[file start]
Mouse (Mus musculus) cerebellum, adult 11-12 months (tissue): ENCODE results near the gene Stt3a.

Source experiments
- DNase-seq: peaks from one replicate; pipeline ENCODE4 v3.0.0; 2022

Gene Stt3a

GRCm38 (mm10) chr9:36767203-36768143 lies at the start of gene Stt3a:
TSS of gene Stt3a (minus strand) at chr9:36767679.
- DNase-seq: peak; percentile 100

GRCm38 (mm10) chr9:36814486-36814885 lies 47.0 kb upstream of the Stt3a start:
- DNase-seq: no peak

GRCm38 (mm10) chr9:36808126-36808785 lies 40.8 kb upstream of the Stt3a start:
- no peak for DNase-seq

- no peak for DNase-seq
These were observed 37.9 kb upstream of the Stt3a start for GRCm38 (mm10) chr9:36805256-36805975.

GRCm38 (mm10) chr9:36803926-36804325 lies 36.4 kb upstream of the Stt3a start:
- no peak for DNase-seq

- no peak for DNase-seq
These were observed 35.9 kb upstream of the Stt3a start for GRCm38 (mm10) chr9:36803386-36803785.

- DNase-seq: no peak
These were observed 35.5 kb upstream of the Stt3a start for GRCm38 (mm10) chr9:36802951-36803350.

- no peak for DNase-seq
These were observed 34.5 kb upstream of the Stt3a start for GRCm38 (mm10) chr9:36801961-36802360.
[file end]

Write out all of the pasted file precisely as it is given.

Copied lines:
Mouse (Mus musculus) cerebellum, adult 11-12 months (tissue): ENCODE results near the gene Stt3a.

Source experiments
- DNase-seq: peaks from one replicate; pipeline ENCODE4 v3.0.0; 2022

Gene Stt3a

GRCm38 (mm10) chr9:36767203-36768143 lies at the start of gene Stt3a:
TSS of gene Stt3a (minus strand) at chr9:36767679.
- DNase-seq: peak; percentile 100

GRCm38 (mm10) chr9:36814486-36814885 lies 47.0 kb upstream of the Stt3a start:
- DNase-seq: no peak

GRCm38 (mm10) chr9:36808126-36808785 lies 40.8 kb upstream of the Stt3a start:
- no peak for DNase-seq

- no peak for DNase-seq
These were observed 37.9 kb upstream of the Stt3a start for GRCm38 (mm10) chr9:36805256-36805975.

GRCm38 (mm10) chr9:36803926-36804325 lies 36.4 kb upstream of the Stt3a start:
- no peak for DNase-seq

- no peak for DNase-seq
These were observed 35.9 kb upstream of the Stt3a start for GRCm38 (mm10) chr9:36803386-36803785.

- DNase-seq: no peak
These were observed 35.5 kb upstream of the Stt3a start for GRCm38 (mm10) chr9:36802951-36803350.

- no peak for DNase-seq
These were observed 34.5 kb upstream of the Stt3a start for GRCm38 (mm10) chr9:36801961-36802360.